However, the students are so active that their energy is contagious. I often find myself laughing as loudly as them in class. They’re intensely competitive, so game lessons are always filled with the most enjoyment!

The English Speaking Society is my favourite part of the school week. Playing board games together, figuring out mysteries or simply chatting with the students has become special.

There’s a strong bond in the club that I wish to continue into the new school year, as new students decide which club to join.

Photo: Khadijah Ali
When talking to the teachers, I try to improve my Japanese little by little while they use English. One teacher especially loves to talk about Bollywood films with me, making the inner Shahrukh Khan fangirl extremely happy.

They’re always recommending new places to visit, and I can’t wait until I’ve seen them all. Kyoto has been my favourite place so far, I was lucky enough to wear a Kimono and see the beautiful autumn maple leaves.

As a Muslim moving to Japan, the most important thing for me was to find a Mosque where I could make friends and hopefully find Halal food (which surprisingly wasn't that hard to do in Osaka.)

There, I met my best friend and made connections I will never forget. Visiting the mosque every Saturday for their weekly program and sharing meals from either Indonesia, Egypt or Pakistan makes Osaka feel like home.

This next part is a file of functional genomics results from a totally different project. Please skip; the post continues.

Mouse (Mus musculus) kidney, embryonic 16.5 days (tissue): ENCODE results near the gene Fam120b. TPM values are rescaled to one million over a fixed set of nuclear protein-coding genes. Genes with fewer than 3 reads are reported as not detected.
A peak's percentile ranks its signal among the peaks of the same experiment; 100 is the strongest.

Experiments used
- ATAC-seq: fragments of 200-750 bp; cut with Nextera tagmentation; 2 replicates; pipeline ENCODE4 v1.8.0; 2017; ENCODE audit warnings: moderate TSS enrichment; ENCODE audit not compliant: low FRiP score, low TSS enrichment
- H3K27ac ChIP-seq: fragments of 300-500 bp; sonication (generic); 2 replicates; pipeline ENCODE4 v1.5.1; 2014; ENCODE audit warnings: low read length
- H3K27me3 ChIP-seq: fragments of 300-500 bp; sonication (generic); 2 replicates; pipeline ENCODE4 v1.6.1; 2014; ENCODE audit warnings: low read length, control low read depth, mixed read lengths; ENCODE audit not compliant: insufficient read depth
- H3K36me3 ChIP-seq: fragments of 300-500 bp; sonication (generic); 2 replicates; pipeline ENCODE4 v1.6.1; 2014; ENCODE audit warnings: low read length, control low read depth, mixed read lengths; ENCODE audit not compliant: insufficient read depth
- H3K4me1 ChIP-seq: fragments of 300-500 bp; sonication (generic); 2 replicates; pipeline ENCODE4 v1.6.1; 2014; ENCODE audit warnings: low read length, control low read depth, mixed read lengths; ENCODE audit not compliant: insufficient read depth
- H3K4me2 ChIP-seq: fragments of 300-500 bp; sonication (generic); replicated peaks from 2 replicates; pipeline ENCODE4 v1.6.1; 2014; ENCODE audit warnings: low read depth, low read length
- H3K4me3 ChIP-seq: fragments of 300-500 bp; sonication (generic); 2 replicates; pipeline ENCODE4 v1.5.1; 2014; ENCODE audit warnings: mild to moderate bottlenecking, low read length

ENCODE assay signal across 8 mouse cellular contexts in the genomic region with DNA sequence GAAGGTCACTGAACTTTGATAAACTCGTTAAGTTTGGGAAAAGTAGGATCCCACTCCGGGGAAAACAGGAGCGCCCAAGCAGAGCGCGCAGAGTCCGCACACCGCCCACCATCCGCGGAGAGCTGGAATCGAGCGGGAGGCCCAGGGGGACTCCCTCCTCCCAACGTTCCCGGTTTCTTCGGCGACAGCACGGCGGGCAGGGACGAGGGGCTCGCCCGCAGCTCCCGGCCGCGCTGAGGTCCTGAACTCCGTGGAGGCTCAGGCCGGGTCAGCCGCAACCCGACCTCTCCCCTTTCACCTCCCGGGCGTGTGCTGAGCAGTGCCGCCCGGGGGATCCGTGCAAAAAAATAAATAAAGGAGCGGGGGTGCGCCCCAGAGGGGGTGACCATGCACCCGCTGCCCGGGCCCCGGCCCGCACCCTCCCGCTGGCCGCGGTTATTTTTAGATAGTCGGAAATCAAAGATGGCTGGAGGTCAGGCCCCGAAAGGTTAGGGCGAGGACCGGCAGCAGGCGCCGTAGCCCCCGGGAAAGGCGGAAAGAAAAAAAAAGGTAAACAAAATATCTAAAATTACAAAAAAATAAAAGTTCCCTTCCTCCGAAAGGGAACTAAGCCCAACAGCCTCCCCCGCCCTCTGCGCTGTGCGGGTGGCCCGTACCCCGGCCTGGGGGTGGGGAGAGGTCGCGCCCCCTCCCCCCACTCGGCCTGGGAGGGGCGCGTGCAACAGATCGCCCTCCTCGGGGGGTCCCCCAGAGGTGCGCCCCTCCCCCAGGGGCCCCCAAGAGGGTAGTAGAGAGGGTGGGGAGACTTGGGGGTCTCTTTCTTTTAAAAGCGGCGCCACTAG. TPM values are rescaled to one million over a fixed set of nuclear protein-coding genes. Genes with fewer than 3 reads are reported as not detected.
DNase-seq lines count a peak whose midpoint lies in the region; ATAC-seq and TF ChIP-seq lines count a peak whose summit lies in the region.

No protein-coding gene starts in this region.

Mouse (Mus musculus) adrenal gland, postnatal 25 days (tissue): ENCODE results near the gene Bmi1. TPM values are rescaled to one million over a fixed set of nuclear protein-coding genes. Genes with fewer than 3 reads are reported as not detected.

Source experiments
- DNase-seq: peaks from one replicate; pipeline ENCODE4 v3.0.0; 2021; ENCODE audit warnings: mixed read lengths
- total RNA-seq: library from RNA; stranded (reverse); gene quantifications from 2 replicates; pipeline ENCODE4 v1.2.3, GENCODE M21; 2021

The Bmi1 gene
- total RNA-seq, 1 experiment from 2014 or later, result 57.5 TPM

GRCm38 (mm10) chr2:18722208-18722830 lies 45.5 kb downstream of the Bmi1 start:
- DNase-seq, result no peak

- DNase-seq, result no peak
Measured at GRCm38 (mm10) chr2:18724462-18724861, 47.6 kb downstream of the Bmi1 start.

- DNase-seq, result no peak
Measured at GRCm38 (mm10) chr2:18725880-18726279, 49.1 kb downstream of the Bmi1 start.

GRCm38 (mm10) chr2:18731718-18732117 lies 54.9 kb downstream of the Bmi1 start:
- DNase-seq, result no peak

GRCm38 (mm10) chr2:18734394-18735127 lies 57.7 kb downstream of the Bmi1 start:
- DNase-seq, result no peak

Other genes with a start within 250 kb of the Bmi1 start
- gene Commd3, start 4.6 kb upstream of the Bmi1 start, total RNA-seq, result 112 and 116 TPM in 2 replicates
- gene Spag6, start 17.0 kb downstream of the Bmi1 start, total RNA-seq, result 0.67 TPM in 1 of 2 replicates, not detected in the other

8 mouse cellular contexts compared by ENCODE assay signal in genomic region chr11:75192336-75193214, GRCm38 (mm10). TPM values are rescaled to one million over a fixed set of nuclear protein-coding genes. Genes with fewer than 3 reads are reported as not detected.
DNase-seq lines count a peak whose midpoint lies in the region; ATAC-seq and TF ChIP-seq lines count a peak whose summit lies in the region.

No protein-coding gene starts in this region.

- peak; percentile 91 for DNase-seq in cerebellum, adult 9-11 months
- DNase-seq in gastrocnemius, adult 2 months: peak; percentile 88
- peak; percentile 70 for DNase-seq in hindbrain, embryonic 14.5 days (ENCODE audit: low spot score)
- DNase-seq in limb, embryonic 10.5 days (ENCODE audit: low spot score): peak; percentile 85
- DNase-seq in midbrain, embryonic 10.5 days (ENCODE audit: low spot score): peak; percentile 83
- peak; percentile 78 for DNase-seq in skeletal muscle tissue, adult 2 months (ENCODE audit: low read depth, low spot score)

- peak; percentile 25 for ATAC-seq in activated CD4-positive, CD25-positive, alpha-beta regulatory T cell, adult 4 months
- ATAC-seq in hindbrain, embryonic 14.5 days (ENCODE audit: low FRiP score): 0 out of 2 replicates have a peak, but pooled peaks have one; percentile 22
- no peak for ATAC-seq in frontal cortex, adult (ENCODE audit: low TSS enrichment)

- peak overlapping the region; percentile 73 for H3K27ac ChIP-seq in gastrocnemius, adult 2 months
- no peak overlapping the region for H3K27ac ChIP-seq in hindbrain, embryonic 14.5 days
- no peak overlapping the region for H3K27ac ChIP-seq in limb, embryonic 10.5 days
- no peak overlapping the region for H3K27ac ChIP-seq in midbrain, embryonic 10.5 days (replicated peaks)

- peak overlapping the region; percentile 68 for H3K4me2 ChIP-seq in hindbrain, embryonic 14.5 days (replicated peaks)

I don’t know what life holds for me next after teaching and living in Japan, but I hope it feels as rewarding as this.

Noted by Khadijah Ali



Part 3

Buenos Aires, Argentina, September 2023

You can actually smell the asados cooking when you walk through the streets. People shouting “¡cambio cambio!” and “¡alfajores!”- words that I will become all too familiar with by the end of May.

It’s not hot yet- I’ve arrived at the end of their winter - it’s September. It will be a couple of months before I experience the enduring heat and intense humidity of living in a tropical city. 

Buenos Aires and the porteños who live there have a strong sense of their national culture and are a proud bunch. There are certain things that they hold close as quintessentially Argentinan - although quite a few descend from the largely Italian part of their population. 

The architecture is European, and you can walk down streets for multiple blocks feeling like you have been transported to Paris. Beef and leather are supreme, second only to football. 

Maradona is god and Messi is his reincarnate, and the Boca vs. River rivalry consumes the majority of my conversations with my Argentinian students. 

The buses smell of mate, and everywhere you go people are carrying thermoses to constantly top up their cups and caffeinate themselves with the herbal tea. 

Pizzas, pastas, and milanesas are the traditional bodegón delicacies aside from the world-class beef and empanadas. “But they are just Italian, right?”, “No, these are Argentinian”. A crucial clarification. People really do dance tango in the streets, and every child wears a football shirt.